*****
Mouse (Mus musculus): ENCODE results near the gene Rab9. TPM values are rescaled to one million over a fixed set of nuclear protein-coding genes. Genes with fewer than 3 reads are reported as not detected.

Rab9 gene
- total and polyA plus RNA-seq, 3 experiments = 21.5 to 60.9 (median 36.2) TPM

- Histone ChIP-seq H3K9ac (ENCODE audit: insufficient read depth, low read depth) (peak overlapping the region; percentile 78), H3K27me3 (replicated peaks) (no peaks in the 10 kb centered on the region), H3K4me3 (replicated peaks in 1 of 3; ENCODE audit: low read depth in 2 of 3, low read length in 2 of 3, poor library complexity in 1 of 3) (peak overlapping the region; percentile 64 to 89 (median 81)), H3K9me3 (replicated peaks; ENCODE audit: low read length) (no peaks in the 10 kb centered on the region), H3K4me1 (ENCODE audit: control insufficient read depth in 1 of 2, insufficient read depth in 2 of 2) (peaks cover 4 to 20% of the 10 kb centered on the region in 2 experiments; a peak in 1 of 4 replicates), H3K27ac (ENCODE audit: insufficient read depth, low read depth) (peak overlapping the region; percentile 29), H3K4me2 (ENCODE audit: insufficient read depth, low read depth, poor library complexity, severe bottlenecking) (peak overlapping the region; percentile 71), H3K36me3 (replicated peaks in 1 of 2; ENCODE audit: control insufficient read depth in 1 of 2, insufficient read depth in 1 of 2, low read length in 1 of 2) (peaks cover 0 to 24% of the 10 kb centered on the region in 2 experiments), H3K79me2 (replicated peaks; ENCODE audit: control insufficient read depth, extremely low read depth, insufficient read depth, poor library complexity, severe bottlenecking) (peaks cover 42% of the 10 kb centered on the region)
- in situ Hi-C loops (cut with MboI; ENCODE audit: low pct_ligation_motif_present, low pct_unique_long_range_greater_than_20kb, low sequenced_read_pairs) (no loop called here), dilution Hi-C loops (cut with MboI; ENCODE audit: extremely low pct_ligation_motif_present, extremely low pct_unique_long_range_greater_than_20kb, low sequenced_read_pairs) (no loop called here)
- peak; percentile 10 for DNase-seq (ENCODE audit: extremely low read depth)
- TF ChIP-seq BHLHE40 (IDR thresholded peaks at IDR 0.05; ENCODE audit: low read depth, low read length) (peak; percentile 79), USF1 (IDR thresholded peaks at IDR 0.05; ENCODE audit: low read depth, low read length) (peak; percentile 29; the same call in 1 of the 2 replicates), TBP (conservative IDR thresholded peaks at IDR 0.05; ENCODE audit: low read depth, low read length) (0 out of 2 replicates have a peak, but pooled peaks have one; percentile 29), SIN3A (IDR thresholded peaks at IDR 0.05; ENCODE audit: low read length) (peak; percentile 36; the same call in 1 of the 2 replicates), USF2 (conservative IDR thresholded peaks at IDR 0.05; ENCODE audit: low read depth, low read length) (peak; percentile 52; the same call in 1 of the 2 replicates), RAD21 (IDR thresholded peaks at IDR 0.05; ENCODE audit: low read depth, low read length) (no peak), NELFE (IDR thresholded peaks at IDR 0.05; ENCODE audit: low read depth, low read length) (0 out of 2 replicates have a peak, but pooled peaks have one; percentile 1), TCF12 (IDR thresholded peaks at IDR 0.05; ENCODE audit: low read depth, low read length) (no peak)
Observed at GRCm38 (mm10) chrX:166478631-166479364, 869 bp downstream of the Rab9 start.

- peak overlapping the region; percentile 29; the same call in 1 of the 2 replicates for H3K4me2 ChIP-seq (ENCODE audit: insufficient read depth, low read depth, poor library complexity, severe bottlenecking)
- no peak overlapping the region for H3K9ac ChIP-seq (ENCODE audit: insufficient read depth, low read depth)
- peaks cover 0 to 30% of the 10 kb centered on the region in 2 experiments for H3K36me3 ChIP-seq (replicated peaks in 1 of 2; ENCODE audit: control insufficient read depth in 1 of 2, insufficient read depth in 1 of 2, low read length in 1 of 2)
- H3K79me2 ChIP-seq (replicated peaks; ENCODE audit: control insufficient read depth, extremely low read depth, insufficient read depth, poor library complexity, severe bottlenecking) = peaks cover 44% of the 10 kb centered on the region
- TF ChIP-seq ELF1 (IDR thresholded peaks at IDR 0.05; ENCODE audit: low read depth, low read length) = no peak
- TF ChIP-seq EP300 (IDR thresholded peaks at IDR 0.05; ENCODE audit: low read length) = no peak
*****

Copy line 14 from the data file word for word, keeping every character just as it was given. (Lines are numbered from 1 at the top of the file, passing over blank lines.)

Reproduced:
- TF ChIP-seq EP300 (IDR thresholded peaks at IDR 0.05; ENCODE audit: low read length) = no peak